It’s been an interesting week. Unless you happened to be sitting in the Alberta legislature and then it was – to quote Thomas Lukaszuk, MLA for Edmonton Castle Downs, a “week from hell”.
This trip to the hellmouth came courtesy of our new Premier’s attempt to slay a vexing dragon that has menaced conservatives in both his party, the Progressive-Conservatives, and their rivals and opposition, the Wildrose Party.
Both parties have problems with a small religious and socially conservative driven base, continually seeking assurances that Alberta will stay as rooted in the 1960’s on certain social issues as is possible given the fact that it’s now the 21st century.
There are a number of things that send this base into a frenzy but two things in particular give them panic attacks.
The first is the fear that as parents they won’t have control over every aspect of their children’s education. Specifically (though probably not exclusively) anything pertaining to sex.
What passes for sexual education, generally, has me shaking my head most of the time and grateful for the fact that I have been instructing my daughter in the basics since she first noted the concept of gender and the differences between them.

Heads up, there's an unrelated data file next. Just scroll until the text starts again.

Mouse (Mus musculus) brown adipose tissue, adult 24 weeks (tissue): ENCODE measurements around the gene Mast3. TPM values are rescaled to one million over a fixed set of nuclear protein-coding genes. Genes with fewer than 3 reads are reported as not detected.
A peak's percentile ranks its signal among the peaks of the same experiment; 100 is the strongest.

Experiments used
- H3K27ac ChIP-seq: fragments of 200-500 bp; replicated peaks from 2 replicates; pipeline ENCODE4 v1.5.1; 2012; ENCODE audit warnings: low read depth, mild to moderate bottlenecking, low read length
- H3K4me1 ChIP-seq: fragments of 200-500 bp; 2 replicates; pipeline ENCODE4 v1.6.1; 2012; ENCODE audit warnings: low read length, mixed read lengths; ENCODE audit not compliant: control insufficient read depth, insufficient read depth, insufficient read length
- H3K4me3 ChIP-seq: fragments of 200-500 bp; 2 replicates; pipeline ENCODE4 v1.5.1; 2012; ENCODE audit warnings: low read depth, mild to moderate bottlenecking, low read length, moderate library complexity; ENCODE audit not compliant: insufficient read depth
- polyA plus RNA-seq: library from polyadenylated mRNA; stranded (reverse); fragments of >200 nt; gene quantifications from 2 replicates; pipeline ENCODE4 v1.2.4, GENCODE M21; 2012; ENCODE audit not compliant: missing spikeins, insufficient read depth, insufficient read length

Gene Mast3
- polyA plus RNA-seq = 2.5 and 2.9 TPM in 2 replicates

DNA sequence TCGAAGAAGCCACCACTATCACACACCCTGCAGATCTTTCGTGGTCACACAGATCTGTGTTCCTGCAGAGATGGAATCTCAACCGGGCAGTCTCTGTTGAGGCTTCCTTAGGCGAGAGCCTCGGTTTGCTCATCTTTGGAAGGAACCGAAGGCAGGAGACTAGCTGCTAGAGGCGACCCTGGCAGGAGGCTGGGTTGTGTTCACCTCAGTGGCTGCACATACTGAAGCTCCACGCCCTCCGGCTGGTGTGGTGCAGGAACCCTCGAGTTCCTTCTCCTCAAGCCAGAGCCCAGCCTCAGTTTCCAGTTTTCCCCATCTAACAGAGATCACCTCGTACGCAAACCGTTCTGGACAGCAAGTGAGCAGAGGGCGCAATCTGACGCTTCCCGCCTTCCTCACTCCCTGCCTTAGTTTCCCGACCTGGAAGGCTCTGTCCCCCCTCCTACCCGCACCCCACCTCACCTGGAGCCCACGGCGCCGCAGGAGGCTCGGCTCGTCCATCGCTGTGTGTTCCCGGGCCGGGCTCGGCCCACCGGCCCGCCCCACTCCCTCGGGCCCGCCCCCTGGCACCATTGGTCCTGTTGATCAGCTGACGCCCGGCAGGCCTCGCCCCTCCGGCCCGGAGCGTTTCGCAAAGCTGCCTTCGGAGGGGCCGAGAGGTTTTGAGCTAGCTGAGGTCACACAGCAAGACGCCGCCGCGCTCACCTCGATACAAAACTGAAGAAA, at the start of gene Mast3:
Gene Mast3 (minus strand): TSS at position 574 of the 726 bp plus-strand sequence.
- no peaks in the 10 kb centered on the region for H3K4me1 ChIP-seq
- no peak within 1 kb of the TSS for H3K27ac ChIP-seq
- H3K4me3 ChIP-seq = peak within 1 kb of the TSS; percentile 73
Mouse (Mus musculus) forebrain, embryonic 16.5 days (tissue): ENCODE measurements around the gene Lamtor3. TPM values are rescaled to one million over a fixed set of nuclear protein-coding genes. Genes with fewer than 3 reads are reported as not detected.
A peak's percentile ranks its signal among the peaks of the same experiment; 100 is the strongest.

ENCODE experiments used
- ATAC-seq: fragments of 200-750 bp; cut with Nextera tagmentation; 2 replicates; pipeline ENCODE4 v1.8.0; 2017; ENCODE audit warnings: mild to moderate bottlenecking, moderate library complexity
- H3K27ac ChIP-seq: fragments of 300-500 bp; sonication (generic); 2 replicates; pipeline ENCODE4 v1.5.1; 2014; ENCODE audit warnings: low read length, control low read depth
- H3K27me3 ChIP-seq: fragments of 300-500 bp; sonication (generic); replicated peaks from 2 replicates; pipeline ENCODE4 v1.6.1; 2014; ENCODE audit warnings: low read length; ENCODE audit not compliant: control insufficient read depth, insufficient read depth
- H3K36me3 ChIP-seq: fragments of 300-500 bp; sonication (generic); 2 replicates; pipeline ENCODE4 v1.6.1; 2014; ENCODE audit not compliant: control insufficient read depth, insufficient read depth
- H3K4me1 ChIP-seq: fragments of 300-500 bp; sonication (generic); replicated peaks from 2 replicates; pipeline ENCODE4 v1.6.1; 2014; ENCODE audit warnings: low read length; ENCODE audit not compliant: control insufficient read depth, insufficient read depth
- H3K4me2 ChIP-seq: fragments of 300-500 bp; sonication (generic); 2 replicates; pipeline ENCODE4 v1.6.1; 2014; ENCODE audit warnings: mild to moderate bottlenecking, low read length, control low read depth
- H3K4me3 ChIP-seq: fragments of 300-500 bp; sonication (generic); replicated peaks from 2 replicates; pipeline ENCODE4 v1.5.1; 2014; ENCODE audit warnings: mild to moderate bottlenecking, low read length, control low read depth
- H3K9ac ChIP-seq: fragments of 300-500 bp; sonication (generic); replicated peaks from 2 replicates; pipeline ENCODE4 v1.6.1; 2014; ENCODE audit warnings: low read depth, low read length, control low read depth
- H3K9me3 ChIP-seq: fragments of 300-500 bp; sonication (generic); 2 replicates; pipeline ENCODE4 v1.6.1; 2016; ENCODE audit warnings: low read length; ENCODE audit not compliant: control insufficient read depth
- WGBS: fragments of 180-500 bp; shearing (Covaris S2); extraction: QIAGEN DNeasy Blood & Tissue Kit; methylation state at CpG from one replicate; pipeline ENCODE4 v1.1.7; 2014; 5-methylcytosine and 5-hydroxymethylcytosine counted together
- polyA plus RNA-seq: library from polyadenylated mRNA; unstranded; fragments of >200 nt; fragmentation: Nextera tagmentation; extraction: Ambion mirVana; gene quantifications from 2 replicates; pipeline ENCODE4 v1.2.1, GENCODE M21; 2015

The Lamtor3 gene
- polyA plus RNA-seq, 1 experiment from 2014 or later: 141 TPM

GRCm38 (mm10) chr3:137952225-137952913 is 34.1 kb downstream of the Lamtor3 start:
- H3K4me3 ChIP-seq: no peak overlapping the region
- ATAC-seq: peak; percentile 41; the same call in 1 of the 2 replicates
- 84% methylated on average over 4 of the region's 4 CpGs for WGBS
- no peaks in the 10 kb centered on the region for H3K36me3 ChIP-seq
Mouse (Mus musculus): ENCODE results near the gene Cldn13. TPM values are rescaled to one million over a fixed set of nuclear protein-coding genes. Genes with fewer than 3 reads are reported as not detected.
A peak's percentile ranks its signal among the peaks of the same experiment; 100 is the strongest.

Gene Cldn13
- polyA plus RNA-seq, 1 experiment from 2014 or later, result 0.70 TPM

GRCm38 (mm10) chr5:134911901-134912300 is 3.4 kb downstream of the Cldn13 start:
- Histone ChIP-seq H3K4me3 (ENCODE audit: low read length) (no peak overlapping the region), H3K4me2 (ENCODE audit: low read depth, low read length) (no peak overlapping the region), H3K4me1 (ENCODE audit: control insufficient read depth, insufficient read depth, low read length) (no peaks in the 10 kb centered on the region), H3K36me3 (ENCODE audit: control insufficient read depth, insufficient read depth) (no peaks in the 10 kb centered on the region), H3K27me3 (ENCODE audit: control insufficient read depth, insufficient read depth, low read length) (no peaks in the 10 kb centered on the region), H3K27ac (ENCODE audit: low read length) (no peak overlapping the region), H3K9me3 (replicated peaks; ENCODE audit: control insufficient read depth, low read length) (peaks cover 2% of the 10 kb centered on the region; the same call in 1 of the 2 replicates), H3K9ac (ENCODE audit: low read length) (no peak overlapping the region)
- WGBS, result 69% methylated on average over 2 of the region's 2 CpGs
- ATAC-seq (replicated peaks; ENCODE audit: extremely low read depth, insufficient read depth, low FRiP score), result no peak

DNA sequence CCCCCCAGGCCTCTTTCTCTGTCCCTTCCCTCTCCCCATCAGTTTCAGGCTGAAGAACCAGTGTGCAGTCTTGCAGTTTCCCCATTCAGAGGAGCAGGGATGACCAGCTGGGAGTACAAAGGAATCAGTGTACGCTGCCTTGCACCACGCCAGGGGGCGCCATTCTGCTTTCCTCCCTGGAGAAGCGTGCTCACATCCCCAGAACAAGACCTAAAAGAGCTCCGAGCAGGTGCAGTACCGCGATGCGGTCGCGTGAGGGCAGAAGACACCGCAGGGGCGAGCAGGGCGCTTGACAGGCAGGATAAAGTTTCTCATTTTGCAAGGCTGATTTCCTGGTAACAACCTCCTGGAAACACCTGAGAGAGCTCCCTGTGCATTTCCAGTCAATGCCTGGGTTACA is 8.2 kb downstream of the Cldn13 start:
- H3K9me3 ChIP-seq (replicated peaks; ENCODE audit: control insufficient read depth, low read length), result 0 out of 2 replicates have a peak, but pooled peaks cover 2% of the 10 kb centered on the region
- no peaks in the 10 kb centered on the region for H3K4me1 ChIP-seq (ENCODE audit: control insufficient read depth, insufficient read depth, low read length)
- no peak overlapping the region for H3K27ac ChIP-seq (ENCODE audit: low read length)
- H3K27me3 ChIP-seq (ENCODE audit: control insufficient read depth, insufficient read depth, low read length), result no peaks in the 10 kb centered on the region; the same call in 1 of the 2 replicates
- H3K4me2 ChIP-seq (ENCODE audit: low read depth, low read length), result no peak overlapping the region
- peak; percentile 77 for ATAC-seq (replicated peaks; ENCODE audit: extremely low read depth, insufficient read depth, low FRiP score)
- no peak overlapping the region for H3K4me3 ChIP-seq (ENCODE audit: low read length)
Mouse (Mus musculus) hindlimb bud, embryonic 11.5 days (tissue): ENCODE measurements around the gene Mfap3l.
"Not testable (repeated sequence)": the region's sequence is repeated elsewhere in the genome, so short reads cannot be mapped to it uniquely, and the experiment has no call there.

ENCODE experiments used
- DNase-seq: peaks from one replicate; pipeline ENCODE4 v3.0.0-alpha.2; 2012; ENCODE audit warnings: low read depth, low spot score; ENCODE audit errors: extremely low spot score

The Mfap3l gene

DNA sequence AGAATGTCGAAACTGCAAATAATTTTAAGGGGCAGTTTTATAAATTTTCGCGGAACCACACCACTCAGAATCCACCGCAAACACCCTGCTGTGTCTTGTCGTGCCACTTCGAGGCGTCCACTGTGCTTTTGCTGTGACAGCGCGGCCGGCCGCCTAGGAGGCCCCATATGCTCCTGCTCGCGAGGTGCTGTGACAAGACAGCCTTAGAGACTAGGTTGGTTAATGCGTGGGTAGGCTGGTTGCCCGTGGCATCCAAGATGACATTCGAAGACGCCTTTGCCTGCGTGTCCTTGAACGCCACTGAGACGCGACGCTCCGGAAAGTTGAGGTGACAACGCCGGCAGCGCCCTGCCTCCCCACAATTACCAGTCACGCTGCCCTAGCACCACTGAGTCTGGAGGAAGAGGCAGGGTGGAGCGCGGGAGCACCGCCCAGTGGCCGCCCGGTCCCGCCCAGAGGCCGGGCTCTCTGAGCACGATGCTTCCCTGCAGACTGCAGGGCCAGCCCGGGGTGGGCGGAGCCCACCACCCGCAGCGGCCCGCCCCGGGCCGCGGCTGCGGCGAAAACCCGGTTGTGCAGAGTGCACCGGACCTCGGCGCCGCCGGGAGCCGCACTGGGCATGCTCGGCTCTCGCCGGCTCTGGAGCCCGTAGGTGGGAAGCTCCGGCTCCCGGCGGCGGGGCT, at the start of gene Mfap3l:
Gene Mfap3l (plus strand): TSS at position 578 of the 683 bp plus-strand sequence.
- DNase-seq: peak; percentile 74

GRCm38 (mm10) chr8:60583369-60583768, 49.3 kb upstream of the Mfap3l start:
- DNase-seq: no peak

The misinformation and bias I’ve observed in teachers, and in the provincial curriculum, is fodder for another day (and frankly, was something I ran into frequently when I taught in the United States too), but I have countered it with fact and honest, even-handed discussions. I am not too worried that some random teacher’s poor delivery method is going to ruin my child.
But there is a subset of Albertan parents who are determined to keep facts from their children even if they have to keep facts from my child to achieve this end.
And that is where Bill10 enters our story.
But please indulge a little back story.
The province of Alberta has a long history of not being keen about granting rights to LGBTQs in most instances and about same-sex marriage in particular. While the rest of the provinces came to the realization that legally it was simply impossible to deny this basic right, Alberta’s premier, Ralph Klein, pitched a fit.